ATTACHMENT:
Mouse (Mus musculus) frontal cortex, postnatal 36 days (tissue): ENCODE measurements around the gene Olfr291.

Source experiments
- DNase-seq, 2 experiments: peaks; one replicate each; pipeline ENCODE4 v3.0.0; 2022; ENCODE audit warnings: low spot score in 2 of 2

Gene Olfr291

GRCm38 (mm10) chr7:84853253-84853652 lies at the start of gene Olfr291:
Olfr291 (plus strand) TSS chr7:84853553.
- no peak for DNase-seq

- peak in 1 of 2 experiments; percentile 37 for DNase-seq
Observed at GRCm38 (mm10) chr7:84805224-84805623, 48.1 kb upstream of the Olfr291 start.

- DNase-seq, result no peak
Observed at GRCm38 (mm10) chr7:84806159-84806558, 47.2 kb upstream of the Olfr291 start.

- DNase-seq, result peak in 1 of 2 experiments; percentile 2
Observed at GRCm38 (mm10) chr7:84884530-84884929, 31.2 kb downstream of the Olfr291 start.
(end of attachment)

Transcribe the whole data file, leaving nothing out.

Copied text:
Mouse (Mus musculus) frontal cortex, postnatal 36 days (tissue): ENCODE measurements around the gene Olfr291.

Source experiments
- DNase-seq, 2 experiments: peaks; one replicate each; pipeline ENCODE4 v3.0.0; 2022; ENCODE audit warnings: low spot score in 2 of 2

Gene Olfr291

GRCm38 (mm10) chr7:84853253-84853652 lies at the start of gene Olfr291:
Olfr291 (plus strand) TSS chr7:84853553.
- no peak for DNase-seq

- peak in 1 of 2 experiments; percentile 37 for DNase-seq
Observed at GRCm38 (mm10) chr7:84805224-84805623, 48.1 kb upstream of the Olfr291 start.

- DNase-seq, result no peak
Observed at GRCm38 (mm10) chr7:84806159-84806558, 47.2 kb upstream of the Olfr291 start.

- DNase-seq, result peak in 1 of 2 experiments; percentile 2
Observed at GRCm38 (mm10) chr7:84884530-84884929, 31.2 kb downstream of the Olfr291 start.